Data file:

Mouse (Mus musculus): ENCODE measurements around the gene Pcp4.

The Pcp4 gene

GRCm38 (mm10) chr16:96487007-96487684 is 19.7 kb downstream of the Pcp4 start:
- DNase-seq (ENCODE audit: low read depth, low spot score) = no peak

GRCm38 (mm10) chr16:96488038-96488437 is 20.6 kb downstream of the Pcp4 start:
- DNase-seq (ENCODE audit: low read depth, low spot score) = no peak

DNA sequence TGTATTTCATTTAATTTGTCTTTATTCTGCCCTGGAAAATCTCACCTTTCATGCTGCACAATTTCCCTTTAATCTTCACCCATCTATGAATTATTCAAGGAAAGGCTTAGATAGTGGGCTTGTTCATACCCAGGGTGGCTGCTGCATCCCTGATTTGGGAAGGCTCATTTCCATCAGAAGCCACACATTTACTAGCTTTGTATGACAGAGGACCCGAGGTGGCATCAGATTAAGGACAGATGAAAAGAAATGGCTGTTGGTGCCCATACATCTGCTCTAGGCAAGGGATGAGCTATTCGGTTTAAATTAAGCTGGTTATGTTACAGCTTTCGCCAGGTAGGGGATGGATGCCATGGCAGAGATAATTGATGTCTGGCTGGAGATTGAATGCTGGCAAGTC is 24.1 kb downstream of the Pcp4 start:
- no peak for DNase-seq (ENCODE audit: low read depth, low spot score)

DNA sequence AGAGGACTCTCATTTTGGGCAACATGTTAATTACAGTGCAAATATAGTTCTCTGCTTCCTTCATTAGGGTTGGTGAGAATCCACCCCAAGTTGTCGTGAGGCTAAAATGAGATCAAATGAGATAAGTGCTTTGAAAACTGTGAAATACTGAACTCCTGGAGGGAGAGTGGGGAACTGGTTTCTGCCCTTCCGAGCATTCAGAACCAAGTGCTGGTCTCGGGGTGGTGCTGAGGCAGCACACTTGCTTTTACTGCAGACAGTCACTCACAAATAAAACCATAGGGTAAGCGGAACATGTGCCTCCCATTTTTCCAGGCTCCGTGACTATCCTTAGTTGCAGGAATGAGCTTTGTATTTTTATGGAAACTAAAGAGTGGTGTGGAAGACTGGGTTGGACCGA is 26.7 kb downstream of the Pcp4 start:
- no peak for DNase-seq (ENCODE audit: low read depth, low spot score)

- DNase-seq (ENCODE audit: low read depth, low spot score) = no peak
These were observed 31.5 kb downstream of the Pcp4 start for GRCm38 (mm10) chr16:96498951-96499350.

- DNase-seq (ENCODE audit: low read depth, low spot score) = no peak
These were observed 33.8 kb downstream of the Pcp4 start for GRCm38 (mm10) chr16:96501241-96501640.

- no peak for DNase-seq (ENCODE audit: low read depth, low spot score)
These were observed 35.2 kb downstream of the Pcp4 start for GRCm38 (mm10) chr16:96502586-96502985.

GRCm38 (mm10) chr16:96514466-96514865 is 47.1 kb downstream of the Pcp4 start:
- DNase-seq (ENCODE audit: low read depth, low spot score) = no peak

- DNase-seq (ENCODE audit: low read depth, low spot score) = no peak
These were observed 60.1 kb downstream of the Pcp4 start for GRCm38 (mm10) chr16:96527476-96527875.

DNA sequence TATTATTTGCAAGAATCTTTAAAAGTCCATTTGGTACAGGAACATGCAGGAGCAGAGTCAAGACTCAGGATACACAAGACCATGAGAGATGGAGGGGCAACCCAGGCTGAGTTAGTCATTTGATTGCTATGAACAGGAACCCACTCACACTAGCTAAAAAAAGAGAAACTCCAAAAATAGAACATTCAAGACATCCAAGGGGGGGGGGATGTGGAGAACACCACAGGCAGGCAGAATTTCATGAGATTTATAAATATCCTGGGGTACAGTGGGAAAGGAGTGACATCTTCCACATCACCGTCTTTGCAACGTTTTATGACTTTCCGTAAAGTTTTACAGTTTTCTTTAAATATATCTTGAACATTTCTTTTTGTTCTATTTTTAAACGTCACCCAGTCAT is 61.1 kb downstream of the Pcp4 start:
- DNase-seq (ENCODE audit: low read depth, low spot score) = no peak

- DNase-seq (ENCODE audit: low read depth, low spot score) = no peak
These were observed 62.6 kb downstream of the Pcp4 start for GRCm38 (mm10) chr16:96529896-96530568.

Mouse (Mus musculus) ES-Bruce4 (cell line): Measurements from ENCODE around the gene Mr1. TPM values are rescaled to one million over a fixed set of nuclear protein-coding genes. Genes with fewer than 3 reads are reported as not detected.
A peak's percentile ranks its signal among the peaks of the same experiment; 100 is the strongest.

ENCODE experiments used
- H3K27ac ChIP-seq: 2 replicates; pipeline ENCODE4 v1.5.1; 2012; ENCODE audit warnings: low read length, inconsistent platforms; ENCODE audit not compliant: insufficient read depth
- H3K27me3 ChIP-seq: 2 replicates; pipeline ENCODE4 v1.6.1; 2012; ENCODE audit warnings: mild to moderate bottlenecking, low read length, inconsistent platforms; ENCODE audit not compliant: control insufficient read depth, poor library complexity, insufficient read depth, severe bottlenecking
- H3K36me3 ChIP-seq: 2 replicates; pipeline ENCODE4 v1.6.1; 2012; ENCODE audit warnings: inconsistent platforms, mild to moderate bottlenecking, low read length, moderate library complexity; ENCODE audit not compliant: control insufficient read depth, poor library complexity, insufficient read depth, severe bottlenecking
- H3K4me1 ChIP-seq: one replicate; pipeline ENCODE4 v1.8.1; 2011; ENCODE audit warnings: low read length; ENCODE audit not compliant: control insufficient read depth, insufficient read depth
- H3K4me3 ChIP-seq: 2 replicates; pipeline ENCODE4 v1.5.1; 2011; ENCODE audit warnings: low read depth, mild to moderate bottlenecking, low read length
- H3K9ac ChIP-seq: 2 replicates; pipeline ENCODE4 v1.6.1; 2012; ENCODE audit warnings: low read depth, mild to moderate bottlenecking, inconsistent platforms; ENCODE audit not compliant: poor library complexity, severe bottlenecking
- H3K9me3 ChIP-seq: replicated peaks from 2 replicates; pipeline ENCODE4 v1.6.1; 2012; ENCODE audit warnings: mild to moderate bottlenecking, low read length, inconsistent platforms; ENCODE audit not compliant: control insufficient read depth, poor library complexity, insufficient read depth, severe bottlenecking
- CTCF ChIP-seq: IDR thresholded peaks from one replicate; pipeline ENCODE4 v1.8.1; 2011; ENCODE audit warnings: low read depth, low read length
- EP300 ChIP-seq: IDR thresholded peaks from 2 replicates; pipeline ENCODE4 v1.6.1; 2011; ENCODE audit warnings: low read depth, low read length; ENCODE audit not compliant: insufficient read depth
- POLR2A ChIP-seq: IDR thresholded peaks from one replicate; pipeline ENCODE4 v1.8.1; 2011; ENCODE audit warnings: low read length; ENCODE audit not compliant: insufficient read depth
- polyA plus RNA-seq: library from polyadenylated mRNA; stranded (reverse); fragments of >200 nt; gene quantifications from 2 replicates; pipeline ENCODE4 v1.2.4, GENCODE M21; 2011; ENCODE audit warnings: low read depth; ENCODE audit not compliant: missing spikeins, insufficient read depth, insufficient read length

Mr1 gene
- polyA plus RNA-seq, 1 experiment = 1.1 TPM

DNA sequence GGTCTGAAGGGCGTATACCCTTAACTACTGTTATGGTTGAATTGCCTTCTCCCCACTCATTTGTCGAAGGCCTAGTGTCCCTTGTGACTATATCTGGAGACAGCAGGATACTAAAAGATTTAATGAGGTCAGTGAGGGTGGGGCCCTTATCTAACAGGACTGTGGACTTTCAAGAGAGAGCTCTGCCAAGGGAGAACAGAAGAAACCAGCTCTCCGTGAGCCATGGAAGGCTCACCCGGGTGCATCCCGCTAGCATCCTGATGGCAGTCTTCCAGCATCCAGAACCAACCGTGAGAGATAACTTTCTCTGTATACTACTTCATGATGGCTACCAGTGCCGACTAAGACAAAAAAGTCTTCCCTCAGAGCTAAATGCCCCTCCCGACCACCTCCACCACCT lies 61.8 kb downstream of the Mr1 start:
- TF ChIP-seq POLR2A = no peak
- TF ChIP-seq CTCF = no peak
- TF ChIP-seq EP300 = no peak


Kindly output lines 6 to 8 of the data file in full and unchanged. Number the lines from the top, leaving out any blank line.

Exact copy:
- DNase-seq (ENCODE audit: low read depth, low spot score) = no peak

DNA sequence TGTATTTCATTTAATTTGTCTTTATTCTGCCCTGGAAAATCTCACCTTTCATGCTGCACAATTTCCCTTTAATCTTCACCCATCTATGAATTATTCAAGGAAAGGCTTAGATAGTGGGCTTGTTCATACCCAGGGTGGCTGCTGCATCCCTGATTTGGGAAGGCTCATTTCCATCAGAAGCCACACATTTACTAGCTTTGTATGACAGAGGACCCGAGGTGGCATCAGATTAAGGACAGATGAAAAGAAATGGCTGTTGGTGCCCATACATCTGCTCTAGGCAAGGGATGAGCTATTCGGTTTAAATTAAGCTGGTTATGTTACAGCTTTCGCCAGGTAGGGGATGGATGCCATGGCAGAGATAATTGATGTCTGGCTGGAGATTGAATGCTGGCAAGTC is 24.1 kb downstream of the Pcp4 start:
- no peak for DNase-seq (ENCODE audit: low read depth, low spot score)